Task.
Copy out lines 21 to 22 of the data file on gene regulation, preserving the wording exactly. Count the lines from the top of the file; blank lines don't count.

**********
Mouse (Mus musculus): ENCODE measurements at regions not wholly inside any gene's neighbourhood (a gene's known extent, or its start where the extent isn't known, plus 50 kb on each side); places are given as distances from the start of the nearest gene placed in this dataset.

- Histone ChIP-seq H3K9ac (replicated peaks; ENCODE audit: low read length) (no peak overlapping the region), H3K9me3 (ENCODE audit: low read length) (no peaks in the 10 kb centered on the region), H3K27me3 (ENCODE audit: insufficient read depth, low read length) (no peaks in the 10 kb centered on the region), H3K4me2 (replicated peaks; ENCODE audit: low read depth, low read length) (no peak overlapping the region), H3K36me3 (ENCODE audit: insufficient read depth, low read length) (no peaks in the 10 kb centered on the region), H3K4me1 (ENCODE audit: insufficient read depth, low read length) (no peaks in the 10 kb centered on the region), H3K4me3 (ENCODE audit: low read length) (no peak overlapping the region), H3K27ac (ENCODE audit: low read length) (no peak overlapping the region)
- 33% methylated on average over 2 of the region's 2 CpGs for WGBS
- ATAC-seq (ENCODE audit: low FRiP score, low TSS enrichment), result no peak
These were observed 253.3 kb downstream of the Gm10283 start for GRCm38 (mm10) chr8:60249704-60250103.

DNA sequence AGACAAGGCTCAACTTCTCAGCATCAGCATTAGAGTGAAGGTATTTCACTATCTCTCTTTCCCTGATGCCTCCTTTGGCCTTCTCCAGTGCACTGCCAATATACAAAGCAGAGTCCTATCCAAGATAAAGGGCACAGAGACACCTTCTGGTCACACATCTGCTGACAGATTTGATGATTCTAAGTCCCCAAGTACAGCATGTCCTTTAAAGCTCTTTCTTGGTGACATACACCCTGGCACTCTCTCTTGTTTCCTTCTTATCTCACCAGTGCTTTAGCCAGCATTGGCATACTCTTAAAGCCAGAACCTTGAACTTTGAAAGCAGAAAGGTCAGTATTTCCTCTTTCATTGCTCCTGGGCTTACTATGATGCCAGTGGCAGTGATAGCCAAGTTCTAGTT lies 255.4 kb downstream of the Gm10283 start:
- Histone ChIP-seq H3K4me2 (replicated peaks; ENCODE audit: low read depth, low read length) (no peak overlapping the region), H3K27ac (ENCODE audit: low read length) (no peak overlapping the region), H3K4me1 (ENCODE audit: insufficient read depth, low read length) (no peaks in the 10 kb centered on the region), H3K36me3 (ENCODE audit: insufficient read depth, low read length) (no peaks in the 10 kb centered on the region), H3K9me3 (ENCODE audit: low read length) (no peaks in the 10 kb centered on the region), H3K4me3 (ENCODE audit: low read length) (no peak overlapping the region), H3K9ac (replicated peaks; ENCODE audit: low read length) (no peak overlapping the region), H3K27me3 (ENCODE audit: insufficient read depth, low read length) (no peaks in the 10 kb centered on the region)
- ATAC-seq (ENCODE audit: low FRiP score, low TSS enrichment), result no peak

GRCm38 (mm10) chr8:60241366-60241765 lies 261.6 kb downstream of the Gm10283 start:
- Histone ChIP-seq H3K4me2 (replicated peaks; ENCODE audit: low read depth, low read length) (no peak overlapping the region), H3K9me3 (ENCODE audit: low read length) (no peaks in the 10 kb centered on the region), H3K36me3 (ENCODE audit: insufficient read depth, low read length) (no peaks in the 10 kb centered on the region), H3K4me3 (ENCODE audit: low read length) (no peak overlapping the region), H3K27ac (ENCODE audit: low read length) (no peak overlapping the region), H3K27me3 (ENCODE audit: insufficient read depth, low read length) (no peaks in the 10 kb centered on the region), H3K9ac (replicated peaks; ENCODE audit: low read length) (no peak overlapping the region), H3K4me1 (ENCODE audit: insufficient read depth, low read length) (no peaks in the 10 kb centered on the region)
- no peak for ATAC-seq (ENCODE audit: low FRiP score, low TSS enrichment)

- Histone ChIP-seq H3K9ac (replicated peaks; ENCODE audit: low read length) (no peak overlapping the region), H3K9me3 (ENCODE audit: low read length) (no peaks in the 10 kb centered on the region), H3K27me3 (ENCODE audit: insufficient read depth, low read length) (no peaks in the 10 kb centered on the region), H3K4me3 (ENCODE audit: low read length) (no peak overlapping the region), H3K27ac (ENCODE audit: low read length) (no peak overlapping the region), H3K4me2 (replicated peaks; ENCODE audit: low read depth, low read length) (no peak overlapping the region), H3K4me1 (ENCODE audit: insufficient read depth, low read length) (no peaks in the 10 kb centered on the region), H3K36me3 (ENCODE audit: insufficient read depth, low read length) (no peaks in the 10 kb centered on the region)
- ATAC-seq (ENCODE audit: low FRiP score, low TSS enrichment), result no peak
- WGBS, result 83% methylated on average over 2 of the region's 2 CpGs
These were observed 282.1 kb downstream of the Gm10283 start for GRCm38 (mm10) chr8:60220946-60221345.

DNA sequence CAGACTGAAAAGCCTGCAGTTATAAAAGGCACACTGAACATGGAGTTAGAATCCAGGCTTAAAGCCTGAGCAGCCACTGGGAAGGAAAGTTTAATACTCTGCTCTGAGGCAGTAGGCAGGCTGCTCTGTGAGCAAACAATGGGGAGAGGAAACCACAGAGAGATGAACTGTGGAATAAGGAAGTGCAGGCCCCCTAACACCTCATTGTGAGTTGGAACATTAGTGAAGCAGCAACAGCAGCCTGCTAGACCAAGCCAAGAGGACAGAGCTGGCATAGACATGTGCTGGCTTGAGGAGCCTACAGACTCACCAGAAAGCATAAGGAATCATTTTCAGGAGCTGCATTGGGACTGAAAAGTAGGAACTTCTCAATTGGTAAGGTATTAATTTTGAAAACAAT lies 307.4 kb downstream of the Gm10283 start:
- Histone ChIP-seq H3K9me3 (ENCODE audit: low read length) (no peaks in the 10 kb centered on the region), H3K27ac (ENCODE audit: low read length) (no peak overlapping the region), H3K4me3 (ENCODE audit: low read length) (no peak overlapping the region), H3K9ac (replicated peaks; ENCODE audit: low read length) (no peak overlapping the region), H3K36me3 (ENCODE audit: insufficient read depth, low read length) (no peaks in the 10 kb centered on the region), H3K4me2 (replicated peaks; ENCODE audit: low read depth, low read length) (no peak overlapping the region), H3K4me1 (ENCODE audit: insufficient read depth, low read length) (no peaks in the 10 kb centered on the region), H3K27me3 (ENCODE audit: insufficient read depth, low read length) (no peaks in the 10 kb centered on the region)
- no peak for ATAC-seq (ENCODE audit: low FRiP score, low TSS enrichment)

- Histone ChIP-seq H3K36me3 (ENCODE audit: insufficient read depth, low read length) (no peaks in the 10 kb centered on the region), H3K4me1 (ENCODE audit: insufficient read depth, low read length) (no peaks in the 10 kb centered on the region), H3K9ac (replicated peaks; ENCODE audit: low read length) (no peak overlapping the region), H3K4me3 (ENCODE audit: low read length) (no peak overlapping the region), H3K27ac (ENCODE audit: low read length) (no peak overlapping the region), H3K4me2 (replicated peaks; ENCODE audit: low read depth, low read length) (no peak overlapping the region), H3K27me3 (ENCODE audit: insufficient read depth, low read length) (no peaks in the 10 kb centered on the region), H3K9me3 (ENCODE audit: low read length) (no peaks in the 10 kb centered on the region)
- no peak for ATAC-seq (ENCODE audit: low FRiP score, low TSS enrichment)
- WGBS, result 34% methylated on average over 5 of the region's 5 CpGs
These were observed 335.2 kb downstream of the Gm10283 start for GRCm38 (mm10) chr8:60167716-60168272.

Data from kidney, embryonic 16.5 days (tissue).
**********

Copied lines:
- WGBS, result 34% methylated on average over 5 of the region's 5 CpGs
These were observed 335.2 kb downstream of the Gm10283 start for GRCm38 (mm10) chr8:60167716-60168272.